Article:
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Image from Pexels.

The famous scientist Albert Einstein might’ve said “the definition of insanity is doing the same thing over and over again and mis-attributing different quotes”. The famous author Rita Mae Brown definitely wrote in her 1983 novel Sudden Death that “Insanity is doing the same thing over and over again, but expecting different results.” The famous Musician and Family man  Charles Manson once asked the world,  “Do you feel blame? Are you mad? Uh, do you feel like wolf kabob Roth vantage? Gefrannis booj pooch boo jujube; bear-ramage. Jigiji geeji geeja geeble Google. Begep flagaggle vaggle veditch-waggle bagga?”

Pretty insane, right? I don’t really know how the hell those quotes go together or how accurate they even are to the source material (especially that last one), but I know that the grinding monotonous boredom of our weekly routines can drive us all pretty insane sometimes. Granted not psychopathic hippie-cult insane, but still, pretty insane. School and work entails doing a lot of the same things over and over and over and over and over and over again, usually for five times over in a single week. If you don’t have any outlets to vent all that stress and frustration and ennui into, it can drive you crazier than a wolf kabob Roth vantage on a bear-ramage.

But there are a lot of great ways you could combat boredom. Go to the movies. Skydive from the stratosphere. Go hiking in the woods and challenge a grizzly bear to a fist fight. Challenge her cubs while you’re at it. But what about  some cheaper, higher tech ways of having fun that are less likely to end in grievous bodily or psychological harm? What are, in my warped and asinine opinion, the best apps, websites, and other weapons for brutally and efficiently killing time? Well you could always…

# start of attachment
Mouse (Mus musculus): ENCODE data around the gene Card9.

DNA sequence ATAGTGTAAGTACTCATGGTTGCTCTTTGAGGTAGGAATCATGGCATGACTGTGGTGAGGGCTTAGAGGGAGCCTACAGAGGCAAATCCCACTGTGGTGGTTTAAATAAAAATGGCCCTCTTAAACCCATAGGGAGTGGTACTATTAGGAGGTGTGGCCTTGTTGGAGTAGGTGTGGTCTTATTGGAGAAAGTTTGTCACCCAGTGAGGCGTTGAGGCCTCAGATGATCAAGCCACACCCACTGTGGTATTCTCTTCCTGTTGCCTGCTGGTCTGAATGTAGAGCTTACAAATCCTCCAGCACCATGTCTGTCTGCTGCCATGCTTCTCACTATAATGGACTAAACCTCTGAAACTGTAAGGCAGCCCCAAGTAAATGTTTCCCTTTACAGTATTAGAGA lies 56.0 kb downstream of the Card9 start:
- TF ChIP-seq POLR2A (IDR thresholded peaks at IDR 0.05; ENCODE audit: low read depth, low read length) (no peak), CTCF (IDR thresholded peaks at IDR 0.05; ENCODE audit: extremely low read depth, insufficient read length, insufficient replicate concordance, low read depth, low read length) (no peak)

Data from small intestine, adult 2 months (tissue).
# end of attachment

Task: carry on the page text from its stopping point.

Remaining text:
1. Play Some Free Games

While there’s no denying that video games can be a really damn fun, addictive, and engrossing time killer, it can also kill your wallet. Like, nuclear orbital laser strike level kill. From DLC to “season passes” with more levels and content, several mainstream AAA $60-70 dollar games have come up with evilly ingenious business tactics to gouge the dollars out of players. Hell, it’s hard to even enjoy most free games anymore without being bombarded by ads and in-app purchases. So what do you play when you want those fun, addictive, and engrossing gaming experiences, but don’t have a disposable income to blow?

Well that’s where the anarchic Wild West of the Internet comes in! Obviously you should be mindful of what you’re downloading so you don’t end up with any unwelcome toolbars or pop ups plaguing your browser, but there are plenty of fun, free, and cheap games you can grab without the financial or viral hassle.